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The Atlantic Monthly
Tuesday, September 7th, 2004


War Under Heaven: Pontiac, the Indian Nations, & the British Empire

by Gregory Evans Dowd

A review by Benjamin Schwarz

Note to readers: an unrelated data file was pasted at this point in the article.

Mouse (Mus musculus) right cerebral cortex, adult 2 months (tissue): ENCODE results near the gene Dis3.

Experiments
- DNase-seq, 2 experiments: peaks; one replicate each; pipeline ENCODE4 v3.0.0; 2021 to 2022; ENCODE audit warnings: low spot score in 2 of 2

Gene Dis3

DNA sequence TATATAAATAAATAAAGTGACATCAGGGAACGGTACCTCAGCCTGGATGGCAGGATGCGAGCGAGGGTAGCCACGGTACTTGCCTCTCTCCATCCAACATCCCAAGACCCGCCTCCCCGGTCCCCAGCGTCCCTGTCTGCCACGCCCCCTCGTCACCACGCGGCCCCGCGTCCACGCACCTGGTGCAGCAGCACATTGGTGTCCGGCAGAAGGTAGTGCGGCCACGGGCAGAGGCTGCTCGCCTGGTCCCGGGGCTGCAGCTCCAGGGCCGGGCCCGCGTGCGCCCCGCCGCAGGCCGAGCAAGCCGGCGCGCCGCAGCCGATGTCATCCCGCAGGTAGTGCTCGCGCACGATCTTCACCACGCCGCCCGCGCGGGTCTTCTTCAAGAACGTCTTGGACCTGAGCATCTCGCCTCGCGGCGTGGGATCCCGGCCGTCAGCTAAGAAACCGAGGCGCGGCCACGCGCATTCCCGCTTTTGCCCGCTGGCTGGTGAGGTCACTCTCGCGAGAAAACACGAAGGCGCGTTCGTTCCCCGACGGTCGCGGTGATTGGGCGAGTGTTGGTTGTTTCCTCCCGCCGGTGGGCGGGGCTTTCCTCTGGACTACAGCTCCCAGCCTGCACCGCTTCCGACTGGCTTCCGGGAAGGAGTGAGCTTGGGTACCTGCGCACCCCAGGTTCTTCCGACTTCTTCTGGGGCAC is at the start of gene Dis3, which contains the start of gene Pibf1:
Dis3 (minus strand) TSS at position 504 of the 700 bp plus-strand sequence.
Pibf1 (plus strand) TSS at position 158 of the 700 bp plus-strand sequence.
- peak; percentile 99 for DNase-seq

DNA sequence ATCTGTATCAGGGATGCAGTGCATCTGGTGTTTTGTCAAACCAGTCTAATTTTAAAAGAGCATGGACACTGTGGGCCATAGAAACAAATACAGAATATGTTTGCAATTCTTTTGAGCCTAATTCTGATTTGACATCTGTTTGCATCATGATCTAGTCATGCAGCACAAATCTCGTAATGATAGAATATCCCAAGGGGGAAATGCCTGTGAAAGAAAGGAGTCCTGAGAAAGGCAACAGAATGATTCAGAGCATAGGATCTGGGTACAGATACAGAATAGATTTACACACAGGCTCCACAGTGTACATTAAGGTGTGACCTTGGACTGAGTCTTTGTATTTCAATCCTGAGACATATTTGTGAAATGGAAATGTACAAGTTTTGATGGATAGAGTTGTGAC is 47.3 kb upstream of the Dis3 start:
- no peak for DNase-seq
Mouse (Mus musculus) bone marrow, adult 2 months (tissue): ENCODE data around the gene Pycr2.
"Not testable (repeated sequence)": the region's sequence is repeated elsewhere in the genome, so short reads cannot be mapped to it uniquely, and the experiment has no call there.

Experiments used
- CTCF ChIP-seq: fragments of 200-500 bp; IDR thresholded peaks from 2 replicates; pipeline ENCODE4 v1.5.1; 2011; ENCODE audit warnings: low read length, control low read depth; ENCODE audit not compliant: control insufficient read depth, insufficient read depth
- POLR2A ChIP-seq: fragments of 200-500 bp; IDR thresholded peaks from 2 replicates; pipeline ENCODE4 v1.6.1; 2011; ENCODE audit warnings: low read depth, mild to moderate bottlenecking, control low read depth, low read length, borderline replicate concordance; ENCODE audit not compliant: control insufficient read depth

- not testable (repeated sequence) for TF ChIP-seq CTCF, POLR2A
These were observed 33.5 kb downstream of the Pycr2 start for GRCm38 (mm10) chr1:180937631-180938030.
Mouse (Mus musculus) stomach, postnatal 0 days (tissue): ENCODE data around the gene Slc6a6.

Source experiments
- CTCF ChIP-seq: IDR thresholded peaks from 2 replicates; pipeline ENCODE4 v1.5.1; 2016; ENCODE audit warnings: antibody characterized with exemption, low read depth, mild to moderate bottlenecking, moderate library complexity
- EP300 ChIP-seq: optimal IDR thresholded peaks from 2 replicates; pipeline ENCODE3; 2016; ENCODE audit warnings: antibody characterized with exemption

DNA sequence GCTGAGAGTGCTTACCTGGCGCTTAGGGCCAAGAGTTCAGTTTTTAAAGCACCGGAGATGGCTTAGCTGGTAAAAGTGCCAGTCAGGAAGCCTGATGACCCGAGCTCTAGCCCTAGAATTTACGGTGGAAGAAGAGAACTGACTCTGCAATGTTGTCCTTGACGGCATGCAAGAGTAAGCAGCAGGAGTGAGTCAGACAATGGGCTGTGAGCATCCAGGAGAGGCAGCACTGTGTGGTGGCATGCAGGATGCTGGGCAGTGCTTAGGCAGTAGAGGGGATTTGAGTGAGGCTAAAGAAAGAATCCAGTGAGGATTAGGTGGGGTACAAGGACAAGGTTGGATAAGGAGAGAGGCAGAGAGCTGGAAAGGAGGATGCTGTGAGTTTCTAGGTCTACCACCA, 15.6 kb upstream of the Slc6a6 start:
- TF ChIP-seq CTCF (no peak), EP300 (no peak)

The Plains Indians dominate the popular imagination, but the most creative books on the history of Native Americans -- from the epics of Francis Parkman (still the greatest literary artist among American historians) to the more recent works of Francis Jennings and Richard White -- have focused on economic and cultural relations, diplomacy, and warfare among the eastern and midwestern Indian tribes and the British, French, and Americans. Dowd's account of Pontiac's War examines the nearly three-year intertribal uprising, begun in 1763, against the British -- a conflict ranging over what is now Pennsylvania to Arkansas, Wisconsin to South Carolina. Shifting from councils at frontier outposts to deliberations at Whitehall, Dowd elucidates the contradictions in British policy toward Indian sovereignty that helped ignite the conflict (contradictions, he convincingly argues, that continued to define and confound relations between the United States and Native American tribes). His explication of both sides' strategies and tactics in this ferocious struggle (the British used smallpox as a biological weapon against the Delaware; the Indians used terror against settlers to disrupt the British forces' supply lines) is both sober and gripping. And, in perhaps his most original contribution, he skillfully uses the perforce meager evidence to analyze the religious dimension of the Indians' resistance. A stylish writer with a talent for compression, Dowd engages and advances scholarly debates while making the lines of those debates clear to the general reader. His book is the best account of its subject. Dowd shows how cunning British diplomacy exploited divisions among the tribes to stem the uprising, but the contest for the lands from the Alleghenies to the Mississippi wasn't really decided until the United States crushed Tecumseh's pan-tribal uprising in 1813. Readers wanting to put Pontiac's War in its widest context should pair this elegant book with White's sweeping The Middle Ground: Indians, Empires, and Republics in the Great Lakes Region, 1650-1815.

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